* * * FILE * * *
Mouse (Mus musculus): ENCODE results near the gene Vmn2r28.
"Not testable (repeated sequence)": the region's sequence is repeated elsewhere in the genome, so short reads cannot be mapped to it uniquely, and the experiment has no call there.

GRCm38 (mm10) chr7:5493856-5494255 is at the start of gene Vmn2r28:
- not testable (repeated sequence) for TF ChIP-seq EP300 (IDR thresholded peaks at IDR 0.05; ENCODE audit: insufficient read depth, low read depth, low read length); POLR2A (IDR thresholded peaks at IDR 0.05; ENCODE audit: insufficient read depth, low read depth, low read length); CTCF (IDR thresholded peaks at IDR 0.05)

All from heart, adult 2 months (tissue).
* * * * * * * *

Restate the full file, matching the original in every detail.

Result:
Mouse (Mus musculus): ENCODE results near the gene Vmn2r28.
"Not testable (repeated sequence)": the region's sequence is repeated elsewhere in the genome, so short reads cannot be mapped to it uniquely, and the experiment has no call there.

GRCm38 (mm10) chr7:5493856-5494255 is at the start of gene Vmn2r28:
- not testable (repeated sequence) for TF ChIP-seq EP300 (IDR thresholded peaks at IDR 0.05; ENCODE audit: insufficient read depth, low read depth, low read length); POLR2A (IDR thresholded peaks at IDR 0.05; ENCODE audit: insufficient read depth, low read depth, low read length); CTCF (IDR thresholded peaks at IDR 0.05)

All from heart, adult 2 months (tissue).